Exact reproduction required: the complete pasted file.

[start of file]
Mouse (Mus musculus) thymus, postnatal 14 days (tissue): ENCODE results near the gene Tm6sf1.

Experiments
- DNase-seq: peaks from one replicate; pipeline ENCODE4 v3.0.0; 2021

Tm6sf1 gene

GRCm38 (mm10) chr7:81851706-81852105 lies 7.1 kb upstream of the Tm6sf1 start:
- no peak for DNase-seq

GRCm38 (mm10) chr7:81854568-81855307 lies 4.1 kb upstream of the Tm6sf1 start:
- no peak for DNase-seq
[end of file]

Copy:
Mouse (Mus musculus) thymus, postnatal 14 days (tissue): ENCODE results near the gene Tm6sf1.

Experiments
- DNase-seq: peaks from one replicate; pipeline ENCODE4 v3.0.0; 2021

Tm6sf1 gene

GRCm38 (mm10) chr7:81851706-81852105 lies 7.1 kb upstream of the Tm6sf1 start:
- no peak for DNase-seq

GRCm38 (mm10) chr7:81854568-81855307 lies 4.1 kb upstream of the Tm6sf1 start:
- no peak for DNase-seq